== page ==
By 1995, Kevin, the only living son of Jack Adkisson, had formally retired from wrestling. Jack died of cancer in September 1997, and Doris passed away in 2015.12 Kevin’s sons, Marshall and Ross, continue to wrestle as a tag team today under the Von Erich name.

Fathers and Sons. Over the years, wrestling fans have developed a kind of morbid fascination with the Adkisson family and the seemingly unending series of misfortunes that befell its members. Stories of the “Von Erich curse” have been whispered about for decades. In an interview with Skip Hollandsworth of D Magazine given in 1988, Jack was quoted as saying, “The hell of it is that now people watch us to see what tragedy will happen next. I wish I could explain it, but I can’t. We’re better known now because we die.”13

The fascination clearly remains, as now a major motion picture about the family’s history has found its way to cinema screens. But unlike the usual Hollywood antics, which tend to exaggerate “true events” for the sake of storytelling, The Iron Claw actually reduces the sheer number of deaths the Adkisson family experienced in what must be one of the only actual instances of “the truth is stranger than fiction” in movie history. For example, Jack Jr. is reduced to a footnote, appearing only briefly, while brother Chris is completely omitted from the story. Though the character was apparently in the script for five years, he was ultimately written out because, according to Durkin himself, “there was a repetition to it, and it was one more tragedy that the film couldn’t really withstand. I honestly don’t know if it would have gotten made.”14

The film that has been made, however, has received support from the members of the Adkisson family, including Kevin himself. At the premiere in Dallas, he endorsed the film, Efron’s portrayal of him, and the film’s portrayal of his father.15 Holt McCallany plays Jack as a domineering man who exhibits what today some folks would probably call “toxic masculinity.” He brings up his sons with a strict adherence to the old adage that “real men don’t cry,” even in the face of tragedy, which is actually crucial to the movie’s key emotional beats, culminating in a moment of catharsis before the credits roll.

On Jack’s part, there is a kind of obsession with the world of wrestling (which has, by the way, for a long time been a lightning rod for discussions of masculinity) that is conflated with his ego, fueling him to pressure his sons to bring home a “World Heavyweight Championship” title (the be-all, end-all of wrestling belts at the time), continuing to solidify the Von Erich name in the annals of wrestling history. Early in the film, he casually talks about which of his sons are his favorites — to their faces, over breakfast — and that their performances in the ring can help them move up in the “rankings.” Of course, his firm-handed approach and constantly competitive attitude contributes to the boys’ insecurities, pushing them to their psychological and emotional breaking points.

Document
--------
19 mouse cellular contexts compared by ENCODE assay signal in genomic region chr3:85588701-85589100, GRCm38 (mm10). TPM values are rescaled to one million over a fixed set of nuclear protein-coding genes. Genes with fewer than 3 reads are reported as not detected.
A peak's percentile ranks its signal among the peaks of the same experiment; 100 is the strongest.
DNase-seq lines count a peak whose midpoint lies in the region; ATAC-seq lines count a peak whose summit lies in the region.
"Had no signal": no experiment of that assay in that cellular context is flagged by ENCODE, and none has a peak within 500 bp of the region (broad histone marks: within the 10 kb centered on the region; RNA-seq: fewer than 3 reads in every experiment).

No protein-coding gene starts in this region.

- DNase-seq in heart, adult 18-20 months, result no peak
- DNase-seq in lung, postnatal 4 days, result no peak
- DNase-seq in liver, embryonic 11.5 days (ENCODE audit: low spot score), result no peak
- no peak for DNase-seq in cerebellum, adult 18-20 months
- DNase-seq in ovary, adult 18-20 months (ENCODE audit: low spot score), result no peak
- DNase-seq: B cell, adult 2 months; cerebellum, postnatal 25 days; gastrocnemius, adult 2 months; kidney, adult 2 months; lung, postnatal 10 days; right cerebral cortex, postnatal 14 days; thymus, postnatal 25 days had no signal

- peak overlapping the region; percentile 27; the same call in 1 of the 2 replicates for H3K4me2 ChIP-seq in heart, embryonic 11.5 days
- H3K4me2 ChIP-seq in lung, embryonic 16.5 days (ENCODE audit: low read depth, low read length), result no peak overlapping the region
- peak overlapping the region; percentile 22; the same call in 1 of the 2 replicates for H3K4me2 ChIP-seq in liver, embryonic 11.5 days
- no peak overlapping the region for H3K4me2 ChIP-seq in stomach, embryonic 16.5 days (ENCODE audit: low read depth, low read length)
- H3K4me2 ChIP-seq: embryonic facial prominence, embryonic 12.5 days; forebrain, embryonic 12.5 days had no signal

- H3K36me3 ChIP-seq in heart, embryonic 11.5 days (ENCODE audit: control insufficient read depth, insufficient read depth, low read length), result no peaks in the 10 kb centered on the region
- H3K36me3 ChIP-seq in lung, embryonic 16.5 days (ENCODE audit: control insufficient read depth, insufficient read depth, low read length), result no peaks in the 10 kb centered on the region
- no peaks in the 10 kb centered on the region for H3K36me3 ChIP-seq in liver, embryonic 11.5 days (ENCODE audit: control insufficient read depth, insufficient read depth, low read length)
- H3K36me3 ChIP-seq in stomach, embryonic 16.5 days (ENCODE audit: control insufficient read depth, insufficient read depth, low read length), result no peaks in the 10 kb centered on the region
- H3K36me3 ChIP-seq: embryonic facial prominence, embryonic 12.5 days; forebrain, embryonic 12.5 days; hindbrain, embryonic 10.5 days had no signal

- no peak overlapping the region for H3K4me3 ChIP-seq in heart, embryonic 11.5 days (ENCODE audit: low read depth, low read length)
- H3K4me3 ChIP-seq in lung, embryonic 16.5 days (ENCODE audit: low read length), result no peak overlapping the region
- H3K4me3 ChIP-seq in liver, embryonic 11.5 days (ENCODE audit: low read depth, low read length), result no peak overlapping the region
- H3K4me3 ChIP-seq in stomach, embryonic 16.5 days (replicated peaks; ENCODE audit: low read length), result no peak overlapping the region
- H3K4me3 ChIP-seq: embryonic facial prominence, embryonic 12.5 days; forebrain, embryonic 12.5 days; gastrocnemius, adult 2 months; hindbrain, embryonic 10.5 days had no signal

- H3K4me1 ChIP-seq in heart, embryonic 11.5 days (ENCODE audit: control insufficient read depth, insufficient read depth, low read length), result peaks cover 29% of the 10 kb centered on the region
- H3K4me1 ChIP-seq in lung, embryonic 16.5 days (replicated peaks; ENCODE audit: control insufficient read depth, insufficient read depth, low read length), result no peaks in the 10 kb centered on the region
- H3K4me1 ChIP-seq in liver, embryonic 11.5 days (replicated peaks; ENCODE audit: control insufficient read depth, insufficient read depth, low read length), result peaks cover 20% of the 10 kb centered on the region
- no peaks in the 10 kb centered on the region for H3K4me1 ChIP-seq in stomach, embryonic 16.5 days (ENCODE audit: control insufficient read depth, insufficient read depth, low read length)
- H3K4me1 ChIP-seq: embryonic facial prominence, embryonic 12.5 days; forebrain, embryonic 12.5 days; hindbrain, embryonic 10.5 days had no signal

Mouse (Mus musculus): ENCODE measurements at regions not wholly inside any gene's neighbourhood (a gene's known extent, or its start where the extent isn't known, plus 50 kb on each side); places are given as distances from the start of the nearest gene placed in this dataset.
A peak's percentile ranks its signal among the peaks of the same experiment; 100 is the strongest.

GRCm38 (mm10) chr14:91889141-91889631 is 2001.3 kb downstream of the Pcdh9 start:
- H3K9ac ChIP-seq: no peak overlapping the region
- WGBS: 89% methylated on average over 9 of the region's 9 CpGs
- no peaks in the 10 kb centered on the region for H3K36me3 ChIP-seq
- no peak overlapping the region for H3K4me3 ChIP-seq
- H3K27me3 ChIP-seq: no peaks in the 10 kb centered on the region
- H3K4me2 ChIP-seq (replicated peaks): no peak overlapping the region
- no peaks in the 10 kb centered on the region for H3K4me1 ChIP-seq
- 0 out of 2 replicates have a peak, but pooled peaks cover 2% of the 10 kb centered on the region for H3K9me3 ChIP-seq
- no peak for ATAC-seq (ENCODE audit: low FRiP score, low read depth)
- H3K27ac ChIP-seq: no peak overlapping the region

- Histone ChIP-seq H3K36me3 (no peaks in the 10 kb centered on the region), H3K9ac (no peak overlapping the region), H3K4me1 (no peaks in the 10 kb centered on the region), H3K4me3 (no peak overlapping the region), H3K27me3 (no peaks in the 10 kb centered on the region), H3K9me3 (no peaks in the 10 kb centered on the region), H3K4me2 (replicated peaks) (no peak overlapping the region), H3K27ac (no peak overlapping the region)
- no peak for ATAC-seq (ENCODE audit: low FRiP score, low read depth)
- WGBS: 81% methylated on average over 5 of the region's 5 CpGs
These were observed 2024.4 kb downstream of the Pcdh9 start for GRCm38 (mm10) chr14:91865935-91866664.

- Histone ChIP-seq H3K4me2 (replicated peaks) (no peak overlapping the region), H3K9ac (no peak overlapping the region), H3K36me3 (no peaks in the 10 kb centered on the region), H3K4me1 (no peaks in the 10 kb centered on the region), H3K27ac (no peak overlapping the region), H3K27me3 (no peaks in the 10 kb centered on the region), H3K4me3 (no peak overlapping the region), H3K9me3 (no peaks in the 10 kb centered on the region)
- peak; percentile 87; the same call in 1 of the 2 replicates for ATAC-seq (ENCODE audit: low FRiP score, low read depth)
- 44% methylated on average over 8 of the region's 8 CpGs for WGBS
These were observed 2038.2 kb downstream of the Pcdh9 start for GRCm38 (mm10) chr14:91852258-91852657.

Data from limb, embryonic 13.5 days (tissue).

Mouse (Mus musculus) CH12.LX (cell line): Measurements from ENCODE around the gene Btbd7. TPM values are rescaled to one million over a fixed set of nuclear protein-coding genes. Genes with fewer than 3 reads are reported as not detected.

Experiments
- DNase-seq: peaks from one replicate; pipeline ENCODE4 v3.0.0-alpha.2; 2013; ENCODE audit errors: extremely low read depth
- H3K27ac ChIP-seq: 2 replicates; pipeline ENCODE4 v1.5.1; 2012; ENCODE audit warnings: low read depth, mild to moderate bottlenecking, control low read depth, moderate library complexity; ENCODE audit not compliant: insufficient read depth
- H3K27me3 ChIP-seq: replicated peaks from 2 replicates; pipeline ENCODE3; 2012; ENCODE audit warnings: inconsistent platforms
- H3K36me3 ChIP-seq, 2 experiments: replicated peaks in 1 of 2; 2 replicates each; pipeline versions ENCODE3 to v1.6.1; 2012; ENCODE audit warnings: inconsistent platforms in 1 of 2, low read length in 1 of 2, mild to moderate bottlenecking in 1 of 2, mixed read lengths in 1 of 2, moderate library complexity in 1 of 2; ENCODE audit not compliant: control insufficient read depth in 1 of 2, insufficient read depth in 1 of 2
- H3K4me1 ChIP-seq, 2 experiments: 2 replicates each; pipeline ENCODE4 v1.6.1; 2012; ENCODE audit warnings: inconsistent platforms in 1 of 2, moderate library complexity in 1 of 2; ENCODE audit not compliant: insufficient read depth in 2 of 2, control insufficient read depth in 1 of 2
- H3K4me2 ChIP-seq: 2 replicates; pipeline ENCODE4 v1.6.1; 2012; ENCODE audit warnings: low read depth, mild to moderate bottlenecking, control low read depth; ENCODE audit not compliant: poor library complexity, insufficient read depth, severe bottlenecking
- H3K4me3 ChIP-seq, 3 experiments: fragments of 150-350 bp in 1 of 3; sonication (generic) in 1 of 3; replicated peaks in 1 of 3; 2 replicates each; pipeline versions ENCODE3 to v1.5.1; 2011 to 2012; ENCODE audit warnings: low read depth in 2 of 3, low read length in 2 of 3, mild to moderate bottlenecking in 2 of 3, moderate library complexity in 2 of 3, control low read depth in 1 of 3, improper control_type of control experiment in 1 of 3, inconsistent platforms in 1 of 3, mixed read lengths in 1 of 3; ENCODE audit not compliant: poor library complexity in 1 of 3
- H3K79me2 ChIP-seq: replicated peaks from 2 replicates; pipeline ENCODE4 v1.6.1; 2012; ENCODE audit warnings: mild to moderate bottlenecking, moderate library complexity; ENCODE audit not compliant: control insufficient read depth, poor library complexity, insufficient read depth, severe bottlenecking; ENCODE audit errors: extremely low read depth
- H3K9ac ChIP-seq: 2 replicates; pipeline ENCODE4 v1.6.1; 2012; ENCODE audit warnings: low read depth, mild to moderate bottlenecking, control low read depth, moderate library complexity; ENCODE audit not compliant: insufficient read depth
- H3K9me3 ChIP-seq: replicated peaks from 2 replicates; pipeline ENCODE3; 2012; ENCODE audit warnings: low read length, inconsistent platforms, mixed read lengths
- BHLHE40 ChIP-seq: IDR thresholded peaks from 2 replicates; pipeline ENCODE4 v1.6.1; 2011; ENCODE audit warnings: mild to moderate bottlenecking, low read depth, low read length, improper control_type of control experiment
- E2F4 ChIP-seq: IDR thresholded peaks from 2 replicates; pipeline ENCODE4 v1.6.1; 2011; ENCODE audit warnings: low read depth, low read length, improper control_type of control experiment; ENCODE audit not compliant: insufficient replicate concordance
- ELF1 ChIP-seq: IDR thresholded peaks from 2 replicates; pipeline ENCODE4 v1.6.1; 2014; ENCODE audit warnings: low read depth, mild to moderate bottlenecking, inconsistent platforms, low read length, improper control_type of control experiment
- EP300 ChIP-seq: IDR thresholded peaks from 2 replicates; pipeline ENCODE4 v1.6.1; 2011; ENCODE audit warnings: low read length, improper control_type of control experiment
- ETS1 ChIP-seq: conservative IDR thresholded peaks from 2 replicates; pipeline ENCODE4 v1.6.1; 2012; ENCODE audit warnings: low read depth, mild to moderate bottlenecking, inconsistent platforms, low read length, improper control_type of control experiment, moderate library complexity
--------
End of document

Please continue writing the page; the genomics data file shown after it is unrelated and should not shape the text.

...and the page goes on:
The film is less a commentary on fatherhood and brotherhood, though, than a series of carefully selected and arranged vignettes designed to chronicle Kevin’s psychological journey from idealistic youth to emotionally-stunted adult. His frustrations with Jack begin early in the film, when he sees how his father belittles Mike (Stanley Simons), and simmer in the background until they reach a boiling point. Immediately following the death of Kerry (Jeremy Allen White), he has an explosive confrontation with his father that, apocryphal or not, has been a long time coming, and becomes a catalyst for the final act of separation — at nearly forty years of age, Kevin finally grows up and becomes his own man.

God the Father. Importantly, shots of a crucifix hanging on the wall of the family’s home bookend the film — although I had to stifle a laugh in the theater, as the members of the Adkisson family were Baptists (never underestimate Hollywood’s ability, however honest the storytelling, to absolutely butcher the realistic expression of religious conviction). Regardless, faith plays a key role in the events of the film, primarily as the vehicle through which their mother, Doris, navigates the tragedies.

There is a way of reading this film and the cycle of deaths as a kind of horror feature, a bloodless slasher wherein God is the monster who picks the family members off one-by-one. And, certainly, there are some happy atheists out there who would be content with this reading; however, what I find remarkable is how Kevin Adkisson — the real one, not the one portrayed by Zac Efron — has maintained some kind of hold on his faith, despite all that transpired.

“I always saw God in lightning,” he remarked to Mike Piellucci earlier this year, when describing what he calls his “day of reckoning,” which supposedly involved him wandering out into a Texas field in the middle of a downpour, standing alone as the last remaining brother of the Adkisson family. “[God] held me up for my children and the things that are important. That was my day of reckoning.”16 Unfortunately, this scene is absent from the film, though I imagine it would look something like the one from Scott Cooper’s film Hostiles (2017) that sees U. S. Army Captain Blocker (Christian Bale), having been threatened with court-martial and loss of pension if he doesn’t escort a Cheyenne chief’s family back to their tribal lands after the Great Sioux War of 1876, screaming at the sky in protest before a peal of thunder drowns him out — as if God Himself thundered, “Stop being selfish. Get up and go.”